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Measurements.

39

place-By similar triangles.-To show how the breadth of a river may be measured without instruments, without any table, and without crossing it, I have taken the following useful problem from the French ` 1Tanuel du Genie.' Those usually given by English writers for the same purpose are, strangely enough, unsatisfactory, for they require the measurement of an angle. This plan requires pacing only. To measure A B, produce it for any distance, as to D ; from D, in any convenient G direction, take any equal distances, D

C,

a d; produce B c to b, making c b= c B; join d b, and produce it to a, that is to say, to the point where A c produced intersects it; then the triangles to the left of c, are similar to those on the right of c, and therefore a b is equal to A B. The points D c, &c., may be marked by bushes planted in the ground, or by men standing.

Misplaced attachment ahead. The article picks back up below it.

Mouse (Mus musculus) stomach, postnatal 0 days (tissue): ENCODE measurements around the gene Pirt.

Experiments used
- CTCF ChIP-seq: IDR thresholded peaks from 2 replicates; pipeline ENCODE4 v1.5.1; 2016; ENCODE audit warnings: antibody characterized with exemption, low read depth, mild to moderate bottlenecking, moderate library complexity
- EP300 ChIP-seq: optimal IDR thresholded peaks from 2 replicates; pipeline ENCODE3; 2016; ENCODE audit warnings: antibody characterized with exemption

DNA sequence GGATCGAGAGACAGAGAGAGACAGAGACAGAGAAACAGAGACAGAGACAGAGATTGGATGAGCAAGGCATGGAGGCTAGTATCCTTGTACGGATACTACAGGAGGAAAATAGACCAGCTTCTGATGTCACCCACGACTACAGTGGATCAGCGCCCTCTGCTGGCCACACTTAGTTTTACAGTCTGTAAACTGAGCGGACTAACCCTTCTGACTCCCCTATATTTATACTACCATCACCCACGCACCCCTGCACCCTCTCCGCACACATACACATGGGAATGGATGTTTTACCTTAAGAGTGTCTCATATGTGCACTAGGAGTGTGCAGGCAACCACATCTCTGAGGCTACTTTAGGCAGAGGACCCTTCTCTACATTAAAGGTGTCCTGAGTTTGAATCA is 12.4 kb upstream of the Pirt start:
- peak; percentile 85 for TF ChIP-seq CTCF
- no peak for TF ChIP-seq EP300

The disadvantages of this plan are its complexity, and the usual difficulty of finding a sufficient space of level ground, for its execution. The method given in the following paragraph is incomparably more facile and generally applicable.


Triangulation by measurement of Chords.-Colonel Everest,

the late Surveyor-General of India, pointed out (Journ. Roy. Geograph. Soc. 1860, p. 122) the advantage to travellers, unprovided with angular instruments, of measuring the chords of the angles they wish to determine. He showed that a person who desired to make a rude measurement of the angle c A B, in the figure (p. 40), has simply to pace for any convenient length from A towards c, reaching, we will say, the point a', and then to pace an equal distance from A towards B, reaching the point a". Then it remains for him to pace the distance a' a" which is the chord of the angle A to the radius A a'. Knowing this, he can ascertain the value of the angle 0 A B by reference to a proper table. In the same way the

A

a